Distress Tolerance: Learn a DBT Skill that Curbs Self-Harm
Distress tolerance skills are coping skills taught in dialectical behavior therapy (DBT). Dialectical behavior therapy is a type of treatment that teaches patients how to regulate their emotions and respond to distress through skills training. Distress tolerance skills have proved to be especially effective in people struggling with self-harm and other self-destructive, maladaptive behavior.
What Are DBT Skills?
Though DBT can seem complicated at first glance, DBT skills training is essentially composed of four modules: mindfulness, distress tolerance, emotion regulation, and interpersonal effectiveness.
Together, these skills teach patients how to recognize and honor their emotions, regulate their intensity, and respond to them without the use of maladaptive coping mechanisms.
Today, we will be taking a look at distress tolerance in DBT.
What Is Distress Tolerance?
In DBT, distress tolerance skills teach patients who experience negative emotions in an especially overwhelming, disempowering way to accept and better tolerate distress. This helps minimize instances of patients responding to stress with negative behavior.
The goals of distress tolerance are to help patients learn how to get through a crisis without making them worse, to accept reality as is and thus enable them to move forward, and to become free of the demands of their own urges and emotions.1
While there are several skills within the distress tolerance module, we will focus on four crisis survival skills designed to help people through distress: distracting, self-soothing, improving the moment, and pros and cons.2
4 Crisis-Survival Distress Tolerance Skills
Distress tolerance uses distraction to help patients shift their acutely negative thoughts and emotions to more neutral or positive ones. One way to remember these skills is with the phrase “Wise Mind ACCEPTS”:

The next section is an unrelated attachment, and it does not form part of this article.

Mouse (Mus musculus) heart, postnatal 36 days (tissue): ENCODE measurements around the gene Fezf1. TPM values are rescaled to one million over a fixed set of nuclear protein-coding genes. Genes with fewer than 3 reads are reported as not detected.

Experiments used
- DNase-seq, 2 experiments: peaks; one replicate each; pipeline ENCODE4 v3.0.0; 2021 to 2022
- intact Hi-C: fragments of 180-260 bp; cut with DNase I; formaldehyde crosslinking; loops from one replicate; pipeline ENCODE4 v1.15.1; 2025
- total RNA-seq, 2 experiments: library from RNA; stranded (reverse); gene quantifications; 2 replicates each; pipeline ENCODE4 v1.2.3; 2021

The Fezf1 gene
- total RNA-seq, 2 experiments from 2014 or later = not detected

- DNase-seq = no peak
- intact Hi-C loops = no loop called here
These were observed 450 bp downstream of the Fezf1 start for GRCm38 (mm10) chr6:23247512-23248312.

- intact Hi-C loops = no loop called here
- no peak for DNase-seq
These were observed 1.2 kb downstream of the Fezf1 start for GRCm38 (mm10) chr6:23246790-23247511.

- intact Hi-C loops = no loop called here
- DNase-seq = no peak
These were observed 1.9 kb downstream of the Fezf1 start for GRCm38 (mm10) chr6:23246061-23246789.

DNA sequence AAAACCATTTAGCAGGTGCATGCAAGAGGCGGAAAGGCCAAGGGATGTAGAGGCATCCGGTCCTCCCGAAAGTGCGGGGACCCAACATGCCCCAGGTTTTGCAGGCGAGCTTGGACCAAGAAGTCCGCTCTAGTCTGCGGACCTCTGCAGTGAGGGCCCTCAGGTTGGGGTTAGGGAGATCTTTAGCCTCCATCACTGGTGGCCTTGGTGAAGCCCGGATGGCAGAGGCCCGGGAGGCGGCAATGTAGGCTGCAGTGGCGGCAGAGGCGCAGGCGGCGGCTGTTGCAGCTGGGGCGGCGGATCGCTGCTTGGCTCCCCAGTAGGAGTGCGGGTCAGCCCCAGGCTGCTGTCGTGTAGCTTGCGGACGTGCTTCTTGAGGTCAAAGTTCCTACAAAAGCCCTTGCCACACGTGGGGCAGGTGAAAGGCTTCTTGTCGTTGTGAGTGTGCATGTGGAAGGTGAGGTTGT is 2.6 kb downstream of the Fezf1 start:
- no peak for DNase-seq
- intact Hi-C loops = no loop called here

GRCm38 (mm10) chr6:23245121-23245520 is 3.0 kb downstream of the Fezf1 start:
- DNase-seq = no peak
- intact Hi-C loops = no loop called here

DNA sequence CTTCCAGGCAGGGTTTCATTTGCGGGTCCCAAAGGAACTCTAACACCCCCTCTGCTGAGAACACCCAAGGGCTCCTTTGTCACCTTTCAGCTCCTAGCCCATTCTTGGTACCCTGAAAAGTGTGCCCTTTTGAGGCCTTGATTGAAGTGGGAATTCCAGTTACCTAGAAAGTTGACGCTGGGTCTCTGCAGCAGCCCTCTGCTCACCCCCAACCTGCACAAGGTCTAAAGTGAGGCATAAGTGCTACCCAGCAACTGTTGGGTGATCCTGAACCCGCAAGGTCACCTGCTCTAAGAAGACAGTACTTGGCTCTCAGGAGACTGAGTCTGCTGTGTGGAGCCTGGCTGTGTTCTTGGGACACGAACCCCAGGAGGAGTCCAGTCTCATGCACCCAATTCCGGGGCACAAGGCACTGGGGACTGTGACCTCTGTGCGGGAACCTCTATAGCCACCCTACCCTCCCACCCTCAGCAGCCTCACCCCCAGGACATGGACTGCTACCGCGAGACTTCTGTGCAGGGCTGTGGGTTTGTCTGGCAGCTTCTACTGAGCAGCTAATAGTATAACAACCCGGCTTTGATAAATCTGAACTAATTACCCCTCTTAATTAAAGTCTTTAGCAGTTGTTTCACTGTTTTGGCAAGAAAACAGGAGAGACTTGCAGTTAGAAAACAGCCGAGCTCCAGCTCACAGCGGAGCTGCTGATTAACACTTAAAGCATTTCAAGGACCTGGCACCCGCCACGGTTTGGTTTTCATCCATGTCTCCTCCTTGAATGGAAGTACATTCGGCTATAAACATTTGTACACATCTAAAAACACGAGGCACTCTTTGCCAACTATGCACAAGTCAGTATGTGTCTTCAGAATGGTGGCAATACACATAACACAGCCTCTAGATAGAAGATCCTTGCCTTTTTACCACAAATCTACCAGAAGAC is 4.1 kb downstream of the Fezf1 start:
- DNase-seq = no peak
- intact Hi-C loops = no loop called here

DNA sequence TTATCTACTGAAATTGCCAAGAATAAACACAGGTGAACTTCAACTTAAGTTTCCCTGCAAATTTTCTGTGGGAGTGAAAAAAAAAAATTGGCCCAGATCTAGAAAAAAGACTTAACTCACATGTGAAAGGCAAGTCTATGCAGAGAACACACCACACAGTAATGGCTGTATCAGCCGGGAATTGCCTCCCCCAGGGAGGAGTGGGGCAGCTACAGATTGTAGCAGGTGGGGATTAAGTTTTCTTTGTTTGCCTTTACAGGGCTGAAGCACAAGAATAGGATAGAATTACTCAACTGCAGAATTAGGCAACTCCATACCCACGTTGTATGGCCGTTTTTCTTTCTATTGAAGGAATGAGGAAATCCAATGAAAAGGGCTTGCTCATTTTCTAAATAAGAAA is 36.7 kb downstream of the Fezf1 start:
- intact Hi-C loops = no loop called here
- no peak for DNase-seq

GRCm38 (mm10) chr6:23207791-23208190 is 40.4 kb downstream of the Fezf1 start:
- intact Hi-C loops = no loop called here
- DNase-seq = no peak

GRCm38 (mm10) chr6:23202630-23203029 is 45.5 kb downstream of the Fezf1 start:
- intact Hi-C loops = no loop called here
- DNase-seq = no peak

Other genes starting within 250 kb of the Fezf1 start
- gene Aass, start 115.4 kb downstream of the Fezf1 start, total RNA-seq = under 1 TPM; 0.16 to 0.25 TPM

- Activities -- Enjoyable and/or distracting activities
- Contributing -- Contributing and doing things for others
- Comparisons -- Comparisons with other's suffering or own past suffering for perspective
- Emotions -- Activities that induce different emotions from the current one(s)
- Pushing away -- Pushing away by mentally leaving the current situation and blocking related thoughts
- Thoughts -- Occupying and diverting attention with other thoughts, such as by doing a puzzle
- Senses -- Stimulating physical sensations using multiple senses, such as taking a hot/cold shower
Self-soothing uses the five senses to calm and nurture. Below are just some examples of common activities, but feel free to tailor it to what works for you.
- Vision -- Look at beautiful/interesting things.
- Hearing -- Listen to music or nature sounds.
- Smell -- Use favorite soap or lotion, use essential oils, smell plants and flowers.
- Taste -- Eat favorite foods, try new foods.
- Touch -- Pet an animal, get a massage, put on comfortable clothes.
Improving the Moment Skill
Improving the moment uses positive mental imagery to improve the situation. One way to remember these skills is with the word “IMPROVE”:
- Imagery -- Relaxing, positive mental imagery, such as imagining everything turning out well
- Meaning -- Find or create meaning from pain situation
- Prayer -- Prayer to your higher power for strength
- Relaxation -- Relaxing, such as by breathing deeply or stretching
- One thing -- Remain present by focusing on just one thing in the moment
- Vacation -- Take a mental break, or vacation, such as by going to the park or turning off your phone
- Encouragement -- Encourage and rethink the situation by talking to self in a positive manner
Pros and Cons Skill
Use the pros and cons skill when deciding between two courses of action.
First, make a list of the pros and cons of acting on your urges. This includes behaviors such as self-harm. Then, make another list of the pros and con of resisting your urges.
Carry this list with you and review the pros and cons often. When a crisis/urge hits, take out the list and go over it again and imagine the positive consequences of resisting the urge, the negative consequences of acting on the urge, and remember past consequences of when you have acted on the urge.
These skills will help you cope with and lessen painful emotions -- help you to tolerate distress -- and give you the tools to resist engaging in harmful behavior.
- Bray, S., “Distress Tolerance in Dialectical Behavior Therapy.” GoodTherapy.org. January 17, 2013.
- Linehan, M., “Distress Tolerance Handouts.” DBT Skills Training Handouts and Worksheets, Second Edition. 2015.
Chang, K. (2019, June 5). Distress Tolerance: Learn a DBT Skill that Curbs Self-Harm, HealthyPlace. Retrieved on 2019, June 24 from https://www.healthyplace.com/blogs/speakingoutaboutselfinjury/2019/6/distress-tolerance-learn-a-dbt-skill-that-curbs-self-harm